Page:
Stafford School Board votes to give pay raises
Stafford School Board members drew applause Monday night from an audience of teachers, bus drivers and school retirees by voting to give raises next year and to keep a popular early-retirement incentive program.
Tonight they’ll face a tougher crowd—and it’s likely that Stafford County supervisors won’t clap or cheer when they hear that those raises and retiree benefits come with a hefty price tag.
The School Board voted for a budget that asks for $19.6 million more in local money than the school division received last year.
The increase includes money for new hires required to meet special education requirements, rising health insurance and retirement costs, raises and more.
County Administrator Anthony Romanello’s proposed budget recommends giving the schools $5.2 million more, a number that includes $2.3 million in state education money.
And School Board members said last night that the increase only includes about $800,000 worth of wiggle room, since $1.8 million goes to debt services which are automatically paid by the county, $200,000 is designated toward expanding a special education program, and $100,000 will fund a new state requirement for educators to receive CPR training.
School Board members have held several work sessions over recent months and have spent most of that time tangled up in the details of giving school employees a raise next year.
Monday night, they voted for an option that would give each employee a step increase—which provides an average raise of 2.5 percent—and a 1 percent raise, which would be offset by a mandatory increase in employee contributions to the state retirement system.
This raise would cost the school division about $4.5 million.
School Board members also voted not to cut the early retirement incentive program, a trim suggested by interim Superintendent William Symons.
Retirees protested the cut, saying that the program had been offered as an incentive to stay in the county when raises were scarce.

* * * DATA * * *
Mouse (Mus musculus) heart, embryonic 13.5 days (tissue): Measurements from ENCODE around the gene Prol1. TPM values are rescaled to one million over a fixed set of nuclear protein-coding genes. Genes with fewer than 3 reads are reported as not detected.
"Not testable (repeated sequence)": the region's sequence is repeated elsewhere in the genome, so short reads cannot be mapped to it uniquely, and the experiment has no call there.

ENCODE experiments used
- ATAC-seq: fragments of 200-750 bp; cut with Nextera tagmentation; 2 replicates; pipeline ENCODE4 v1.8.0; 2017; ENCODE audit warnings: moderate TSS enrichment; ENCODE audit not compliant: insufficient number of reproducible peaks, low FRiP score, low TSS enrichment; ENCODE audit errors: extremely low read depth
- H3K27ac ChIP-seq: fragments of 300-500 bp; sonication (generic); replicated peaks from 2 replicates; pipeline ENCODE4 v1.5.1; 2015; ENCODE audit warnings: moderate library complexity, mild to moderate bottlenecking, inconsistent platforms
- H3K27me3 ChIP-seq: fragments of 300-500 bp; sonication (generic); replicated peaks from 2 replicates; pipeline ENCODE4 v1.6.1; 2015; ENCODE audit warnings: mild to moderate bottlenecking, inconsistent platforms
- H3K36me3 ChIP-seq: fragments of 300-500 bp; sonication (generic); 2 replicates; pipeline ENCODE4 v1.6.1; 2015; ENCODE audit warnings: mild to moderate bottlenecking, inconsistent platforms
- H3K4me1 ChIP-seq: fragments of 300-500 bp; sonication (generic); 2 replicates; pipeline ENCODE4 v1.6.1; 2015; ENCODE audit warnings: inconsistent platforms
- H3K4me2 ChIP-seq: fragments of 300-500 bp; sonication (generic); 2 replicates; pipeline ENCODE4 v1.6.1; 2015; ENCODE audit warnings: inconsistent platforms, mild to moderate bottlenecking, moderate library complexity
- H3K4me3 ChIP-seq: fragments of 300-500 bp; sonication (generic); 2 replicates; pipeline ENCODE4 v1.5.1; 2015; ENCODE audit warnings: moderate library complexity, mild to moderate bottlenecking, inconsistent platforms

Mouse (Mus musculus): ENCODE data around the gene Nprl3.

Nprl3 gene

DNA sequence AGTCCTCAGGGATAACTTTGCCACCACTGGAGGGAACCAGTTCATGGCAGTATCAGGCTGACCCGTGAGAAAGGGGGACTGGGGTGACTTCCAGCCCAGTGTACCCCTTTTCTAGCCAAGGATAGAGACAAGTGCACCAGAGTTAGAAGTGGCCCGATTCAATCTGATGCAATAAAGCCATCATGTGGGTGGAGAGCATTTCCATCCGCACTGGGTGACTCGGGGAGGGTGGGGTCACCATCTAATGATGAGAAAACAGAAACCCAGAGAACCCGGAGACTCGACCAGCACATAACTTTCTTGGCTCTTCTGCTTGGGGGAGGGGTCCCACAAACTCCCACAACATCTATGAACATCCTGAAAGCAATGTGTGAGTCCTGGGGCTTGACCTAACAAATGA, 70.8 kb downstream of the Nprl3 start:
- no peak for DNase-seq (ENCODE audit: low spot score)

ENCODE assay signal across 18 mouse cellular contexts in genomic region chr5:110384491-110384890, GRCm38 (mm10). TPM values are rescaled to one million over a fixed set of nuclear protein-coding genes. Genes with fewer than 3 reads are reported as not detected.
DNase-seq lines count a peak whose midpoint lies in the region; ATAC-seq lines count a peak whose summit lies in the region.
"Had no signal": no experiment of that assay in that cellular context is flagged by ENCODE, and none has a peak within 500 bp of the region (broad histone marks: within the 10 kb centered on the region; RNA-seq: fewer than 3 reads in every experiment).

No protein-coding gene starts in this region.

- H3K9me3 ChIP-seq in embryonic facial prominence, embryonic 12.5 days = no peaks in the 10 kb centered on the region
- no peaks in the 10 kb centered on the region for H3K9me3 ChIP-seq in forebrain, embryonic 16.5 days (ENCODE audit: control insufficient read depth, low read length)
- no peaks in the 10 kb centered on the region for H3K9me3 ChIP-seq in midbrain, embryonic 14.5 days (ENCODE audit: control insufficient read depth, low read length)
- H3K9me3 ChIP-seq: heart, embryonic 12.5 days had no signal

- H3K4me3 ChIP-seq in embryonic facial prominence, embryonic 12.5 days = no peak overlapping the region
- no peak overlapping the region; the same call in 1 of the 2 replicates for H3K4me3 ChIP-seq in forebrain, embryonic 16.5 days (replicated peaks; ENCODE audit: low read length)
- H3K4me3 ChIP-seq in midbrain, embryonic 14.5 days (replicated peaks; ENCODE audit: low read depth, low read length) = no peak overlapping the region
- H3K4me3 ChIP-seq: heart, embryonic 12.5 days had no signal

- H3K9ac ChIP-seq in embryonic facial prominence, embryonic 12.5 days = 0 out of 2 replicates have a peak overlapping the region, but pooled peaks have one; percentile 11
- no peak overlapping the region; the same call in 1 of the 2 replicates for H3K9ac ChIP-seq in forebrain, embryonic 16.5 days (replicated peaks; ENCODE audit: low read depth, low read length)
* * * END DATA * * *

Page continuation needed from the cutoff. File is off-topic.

Monday night, 13 people spoke to the School Board, asking for bigger paychecks and for the early retirement program to be saved from the chopping block.
One high school teacher told the board that his family would qualify for free and reduced lunches if not for his stipend for having a master’s degree, and his wife’s income. Others talked of long hours, increased responsibility and small paychecks.
“Every single one of us that teach do this because it’s a calling, it’s what we were born to do,” said kindergarten teacher Lori May, adding that a lack of respect and pay, coupled with rising demands, were driving teachers away.
Cindy Ward, a librarian at Dixon–Smith Middle School, said she was tired of having to come out every year and advocate for more money for schools, while living in one of the wealthiest counties in the United States.
“We the educators are at a breaking point,” she said. “Excellent young teachers and seasoned teachers alike are exiting and they have been for years.”
School Board members said that their vote signaled their respect for teachers and bus drivers but cautioned that they were unlikely to get enough money to pay for the raises.
“Please, be aware that when we take this across the street, we are not going to get the [$19 million to $20 million] increase that we ask for,” Chairwoman Nanette Kidby said. “It is simply not going to happen, but we will do the very best we can to support you and the work you do for the children.”
Amy Flowers Umble: 540/735-1973 firstname.lastname@example.org